Local teen dancers create statement piece about school gun violence
A group of teen dancers from Menlo Park dance studio, Captivating Dance by Nona, got together with their teachers/choreographers to create a statement piece about gun violence in America, particularly at schools. There have been 45 school shootings in 2015 (as of October 1), and they wanted to express both sadness and hope.
Nona Ybarra and Kate Lynn Roberts, teachers/choreographers, and 10 dancers from Captivating Dance by Nona who attend Menlo-Atherton, Carlmont, Woodside and Castilleja High Schools participated. The video was produced by Get Human, Inc., a small organization that uses dance performances and productions to raise awareness and funds for causes that get press attention and are then put aside for the next “news item.”
After the Roseburg, Oregon, shooting on October 1st, Captivating Dance owner Nona Ybarra and Creative Director Kate Lynn Roberts were asked by Get Human if they would choreograph a dance and help organize a video filming. The two dance professionals swung into action, deciding that it needed to happen quickly in order to have the desired impact. Plans were made on Friday, October 2nd and music with voiceovers, choreography, rehearsals and filming were all completed by Sunday the 4th. Local school leaders generously agreed to allow the filming to be done on a school campus. The video was edited and posted on YouTube within a week.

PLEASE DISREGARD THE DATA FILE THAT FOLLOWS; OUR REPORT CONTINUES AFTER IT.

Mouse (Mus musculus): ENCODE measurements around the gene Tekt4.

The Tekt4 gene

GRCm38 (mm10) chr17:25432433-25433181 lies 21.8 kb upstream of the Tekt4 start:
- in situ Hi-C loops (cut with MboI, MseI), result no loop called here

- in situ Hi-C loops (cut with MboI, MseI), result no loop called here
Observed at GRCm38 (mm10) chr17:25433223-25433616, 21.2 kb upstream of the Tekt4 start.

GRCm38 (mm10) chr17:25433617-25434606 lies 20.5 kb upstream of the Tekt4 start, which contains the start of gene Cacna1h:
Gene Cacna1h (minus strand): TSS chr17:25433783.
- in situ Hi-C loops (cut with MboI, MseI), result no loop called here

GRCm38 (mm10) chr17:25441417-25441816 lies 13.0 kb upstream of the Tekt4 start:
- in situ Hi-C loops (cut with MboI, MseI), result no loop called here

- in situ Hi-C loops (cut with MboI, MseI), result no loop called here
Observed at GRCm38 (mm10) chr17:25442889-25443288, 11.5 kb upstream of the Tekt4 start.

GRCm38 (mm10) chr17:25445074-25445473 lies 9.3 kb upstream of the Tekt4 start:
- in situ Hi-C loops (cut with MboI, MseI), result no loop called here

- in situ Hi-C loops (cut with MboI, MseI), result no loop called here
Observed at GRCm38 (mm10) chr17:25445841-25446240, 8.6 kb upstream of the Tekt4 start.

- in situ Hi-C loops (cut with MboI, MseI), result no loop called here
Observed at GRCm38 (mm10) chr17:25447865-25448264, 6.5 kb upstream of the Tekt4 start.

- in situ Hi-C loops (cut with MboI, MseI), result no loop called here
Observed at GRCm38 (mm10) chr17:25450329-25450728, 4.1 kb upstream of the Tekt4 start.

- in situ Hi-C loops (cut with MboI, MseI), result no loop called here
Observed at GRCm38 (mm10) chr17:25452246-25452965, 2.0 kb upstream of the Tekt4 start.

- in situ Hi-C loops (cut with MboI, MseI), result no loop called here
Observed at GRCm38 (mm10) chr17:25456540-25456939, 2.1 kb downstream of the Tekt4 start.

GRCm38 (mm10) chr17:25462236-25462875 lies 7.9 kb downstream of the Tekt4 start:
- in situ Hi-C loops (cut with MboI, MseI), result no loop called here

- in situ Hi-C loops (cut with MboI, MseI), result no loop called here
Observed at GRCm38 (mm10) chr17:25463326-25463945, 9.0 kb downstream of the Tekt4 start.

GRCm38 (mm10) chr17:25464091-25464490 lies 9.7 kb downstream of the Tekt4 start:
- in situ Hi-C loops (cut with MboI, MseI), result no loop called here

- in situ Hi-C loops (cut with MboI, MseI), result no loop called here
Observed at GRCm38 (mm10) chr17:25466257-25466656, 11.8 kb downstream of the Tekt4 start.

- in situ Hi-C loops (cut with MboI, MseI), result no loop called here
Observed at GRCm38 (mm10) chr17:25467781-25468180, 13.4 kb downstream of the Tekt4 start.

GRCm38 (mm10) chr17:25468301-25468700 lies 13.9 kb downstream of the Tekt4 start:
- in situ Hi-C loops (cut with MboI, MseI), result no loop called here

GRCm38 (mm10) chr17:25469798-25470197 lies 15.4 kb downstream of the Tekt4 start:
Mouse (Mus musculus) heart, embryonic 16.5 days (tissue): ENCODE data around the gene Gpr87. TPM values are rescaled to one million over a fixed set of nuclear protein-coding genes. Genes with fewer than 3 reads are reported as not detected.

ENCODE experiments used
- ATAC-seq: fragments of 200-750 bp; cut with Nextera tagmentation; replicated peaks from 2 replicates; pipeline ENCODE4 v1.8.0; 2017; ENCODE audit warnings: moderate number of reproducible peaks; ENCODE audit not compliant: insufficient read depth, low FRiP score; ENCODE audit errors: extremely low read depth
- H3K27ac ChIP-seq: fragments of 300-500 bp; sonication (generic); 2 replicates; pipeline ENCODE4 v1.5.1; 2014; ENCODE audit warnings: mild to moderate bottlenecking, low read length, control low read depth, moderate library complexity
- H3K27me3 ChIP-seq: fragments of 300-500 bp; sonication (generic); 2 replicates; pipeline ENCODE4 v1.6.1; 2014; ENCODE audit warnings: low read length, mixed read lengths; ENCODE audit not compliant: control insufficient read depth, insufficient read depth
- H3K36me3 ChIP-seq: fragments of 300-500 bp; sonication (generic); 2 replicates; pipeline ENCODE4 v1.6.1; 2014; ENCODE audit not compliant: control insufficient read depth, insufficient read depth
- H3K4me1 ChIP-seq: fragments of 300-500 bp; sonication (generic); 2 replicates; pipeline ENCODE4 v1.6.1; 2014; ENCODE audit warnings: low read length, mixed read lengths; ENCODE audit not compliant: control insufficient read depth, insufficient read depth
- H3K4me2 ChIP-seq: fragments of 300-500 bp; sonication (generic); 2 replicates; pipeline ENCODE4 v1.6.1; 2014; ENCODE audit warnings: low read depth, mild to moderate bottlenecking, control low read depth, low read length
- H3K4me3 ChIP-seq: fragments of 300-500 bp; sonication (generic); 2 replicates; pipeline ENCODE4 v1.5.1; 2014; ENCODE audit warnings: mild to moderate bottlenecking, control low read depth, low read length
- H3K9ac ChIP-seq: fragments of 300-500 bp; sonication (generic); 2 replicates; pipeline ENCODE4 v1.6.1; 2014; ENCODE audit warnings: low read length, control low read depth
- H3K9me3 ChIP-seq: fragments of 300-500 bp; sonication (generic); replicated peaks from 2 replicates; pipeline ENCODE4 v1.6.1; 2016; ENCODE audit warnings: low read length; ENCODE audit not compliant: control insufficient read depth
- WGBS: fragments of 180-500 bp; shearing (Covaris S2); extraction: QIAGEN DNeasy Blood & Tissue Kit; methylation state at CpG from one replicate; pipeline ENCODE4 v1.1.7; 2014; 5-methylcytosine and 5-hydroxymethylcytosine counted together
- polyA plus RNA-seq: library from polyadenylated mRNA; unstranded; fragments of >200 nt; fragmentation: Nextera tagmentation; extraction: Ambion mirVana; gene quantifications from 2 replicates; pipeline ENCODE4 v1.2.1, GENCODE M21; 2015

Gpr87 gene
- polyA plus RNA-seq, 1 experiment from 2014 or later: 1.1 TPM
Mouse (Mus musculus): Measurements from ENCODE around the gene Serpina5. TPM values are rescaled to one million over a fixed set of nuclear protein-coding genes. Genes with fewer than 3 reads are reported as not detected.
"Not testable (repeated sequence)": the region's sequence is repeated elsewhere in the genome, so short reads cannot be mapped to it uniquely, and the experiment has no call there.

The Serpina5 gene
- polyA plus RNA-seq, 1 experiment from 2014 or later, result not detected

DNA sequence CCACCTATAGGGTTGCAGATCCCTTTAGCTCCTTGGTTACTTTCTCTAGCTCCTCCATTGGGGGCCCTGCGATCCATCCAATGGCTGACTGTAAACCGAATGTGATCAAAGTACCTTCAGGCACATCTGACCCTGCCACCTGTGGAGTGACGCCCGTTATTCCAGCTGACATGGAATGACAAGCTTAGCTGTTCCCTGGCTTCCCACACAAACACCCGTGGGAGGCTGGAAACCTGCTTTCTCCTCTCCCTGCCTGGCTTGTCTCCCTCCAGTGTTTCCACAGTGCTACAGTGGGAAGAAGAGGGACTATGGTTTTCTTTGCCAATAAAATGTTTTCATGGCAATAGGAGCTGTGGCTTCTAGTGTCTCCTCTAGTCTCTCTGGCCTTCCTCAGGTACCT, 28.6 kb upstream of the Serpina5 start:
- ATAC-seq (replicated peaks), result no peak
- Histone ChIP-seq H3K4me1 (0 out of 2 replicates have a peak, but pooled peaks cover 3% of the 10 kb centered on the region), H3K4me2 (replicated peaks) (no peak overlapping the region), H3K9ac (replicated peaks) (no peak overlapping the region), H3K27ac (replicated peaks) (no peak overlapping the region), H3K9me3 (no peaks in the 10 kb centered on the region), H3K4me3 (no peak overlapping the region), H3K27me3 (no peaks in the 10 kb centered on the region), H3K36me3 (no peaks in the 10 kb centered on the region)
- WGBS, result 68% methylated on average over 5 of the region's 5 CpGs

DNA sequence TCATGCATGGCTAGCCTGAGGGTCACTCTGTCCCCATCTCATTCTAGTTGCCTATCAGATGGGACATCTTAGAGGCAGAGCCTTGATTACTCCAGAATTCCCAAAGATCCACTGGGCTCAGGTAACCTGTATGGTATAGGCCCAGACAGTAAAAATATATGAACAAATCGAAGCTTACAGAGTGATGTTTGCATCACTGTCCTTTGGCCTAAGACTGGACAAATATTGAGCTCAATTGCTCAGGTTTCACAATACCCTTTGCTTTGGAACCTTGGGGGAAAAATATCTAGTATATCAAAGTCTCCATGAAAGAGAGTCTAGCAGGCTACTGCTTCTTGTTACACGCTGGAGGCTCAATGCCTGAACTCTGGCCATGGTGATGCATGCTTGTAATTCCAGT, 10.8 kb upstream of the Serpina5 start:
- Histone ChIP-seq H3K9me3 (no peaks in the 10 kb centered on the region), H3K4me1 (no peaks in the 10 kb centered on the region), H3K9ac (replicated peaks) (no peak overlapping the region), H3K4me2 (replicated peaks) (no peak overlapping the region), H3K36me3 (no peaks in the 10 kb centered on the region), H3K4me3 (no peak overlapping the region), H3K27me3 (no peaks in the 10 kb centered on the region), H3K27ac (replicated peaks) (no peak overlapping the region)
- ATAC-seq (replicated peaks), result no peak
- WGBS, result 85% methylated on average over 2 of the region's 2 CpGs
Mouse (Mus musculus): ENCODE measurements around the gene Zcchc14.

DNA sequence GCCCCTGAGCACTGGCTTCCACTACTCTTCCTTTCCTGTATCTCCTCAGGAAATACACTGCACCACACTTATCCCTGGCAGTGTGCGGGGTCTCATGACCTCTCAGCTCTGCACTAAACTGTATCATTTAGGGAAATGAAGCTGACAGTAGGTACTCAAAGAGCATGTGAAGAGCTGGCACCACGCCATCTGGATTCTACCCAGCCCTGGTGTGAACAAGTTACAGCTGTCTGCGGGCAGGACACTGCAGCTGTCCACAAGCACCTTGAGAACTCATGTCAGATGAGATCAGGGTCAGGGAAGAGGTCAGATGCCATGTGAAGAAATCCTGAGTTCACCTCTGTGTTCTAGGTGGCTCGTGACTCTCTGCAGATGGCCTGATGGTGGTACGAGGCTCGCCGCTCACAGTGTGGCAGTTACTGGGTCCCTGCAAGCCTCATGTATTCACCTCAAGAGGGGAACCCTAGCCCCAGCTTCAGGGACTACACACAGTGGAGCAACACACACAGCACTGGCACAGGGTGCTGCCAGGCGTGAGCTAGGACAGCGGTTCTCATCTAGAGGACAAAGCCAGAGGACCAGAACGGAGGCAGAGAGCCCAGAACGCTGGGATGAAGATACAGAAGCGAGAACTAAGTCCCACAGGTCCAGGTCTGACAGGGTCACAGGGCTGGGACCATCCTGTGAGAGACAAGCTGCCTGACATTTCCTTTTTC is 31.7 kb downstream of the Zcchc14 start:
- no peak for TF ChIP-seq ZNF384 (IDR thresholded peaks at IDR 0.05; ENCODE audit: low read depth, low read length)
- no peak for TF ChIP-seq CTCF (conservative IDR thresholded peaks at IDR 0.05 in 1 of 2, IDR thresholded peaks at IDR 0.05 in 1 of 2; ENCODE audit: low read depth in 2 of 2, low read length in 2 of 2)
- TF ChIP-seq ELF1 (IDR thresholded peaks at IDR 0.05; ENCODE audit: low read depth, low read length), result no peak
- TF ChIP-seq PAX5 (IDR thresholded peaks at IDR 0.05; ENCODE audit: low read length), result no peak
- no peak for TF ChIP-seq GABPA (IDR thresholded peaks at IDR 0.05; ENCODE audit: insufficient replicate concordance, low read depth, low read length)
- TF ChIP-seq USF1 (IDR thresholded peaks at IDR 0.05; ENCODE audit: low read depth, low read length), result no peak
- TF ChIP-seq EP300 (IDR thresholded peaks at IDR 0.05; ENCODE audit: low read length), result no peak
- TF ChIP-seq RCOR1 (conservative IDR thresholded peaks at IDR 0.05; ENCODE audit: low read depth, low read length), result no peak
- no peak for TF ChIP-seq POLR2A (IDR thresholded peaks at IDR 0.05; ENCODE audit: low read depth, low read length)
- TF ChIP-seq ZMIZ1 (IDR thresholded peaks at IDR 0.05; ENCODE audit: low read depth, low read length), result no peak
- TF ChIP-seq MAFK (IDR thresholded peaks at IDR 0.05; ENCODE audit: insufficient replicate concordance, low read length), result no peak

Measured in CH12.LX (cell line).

Explained Nona: “We came in on our day off to put this together. Everyone is very busy, but we all agreed it was important to make the time. The idea really sparked inspiration in Kate Lynn and me — as soon as we had things firmed up we contacted the dancers. Without any hesitation, they were all on board to use their talents to help.”
“The choreography was created in a few short hours,” said Kate Lynn. “We knew time was of the essence. The dancers were excited to work on such a powerful piece. They took our choreography to another level and poured their hearts into it. It was incredible to take their love of dance and integrate it into a situation they were all so passionate about. It gave the girls a voice — through their words and through dance.”
Nona and Kate Lynn believe that their company dancers and dance team members at Menlo-Atherton High School, where they coach the Dance Team as well as the Cheer Team, should be involved in the community. They’ve led their dancers in supporting walk-a-thons, rallying around community members fighting illnesses, and also donated dance space, music and choreography to student-led charitable initiatives.
“We can all empathize with the loss of friends and family, but these shootings have become so frequent that people are becoming desensitized,” said Nona. We wanted to send a message near and far that people have had enough of these senseless tragedies. We hope these kids dancing pushes people to work harder for a solution — it really is time we all worked together.”
Added dancer Olivia Bloom, a Sophomore at Menlo-Atherton High School: “It’s hard to keep hearing upsetting news and feel like nothing is going to change. You see the articles and news reports and then everybody just says, ‘that’s terrible,’ and people go on to the next thing. As the video says, ‘we grew up like this.’ School shootings are so scary and yet at this point they seem like an almost ‘normal’ part of life.”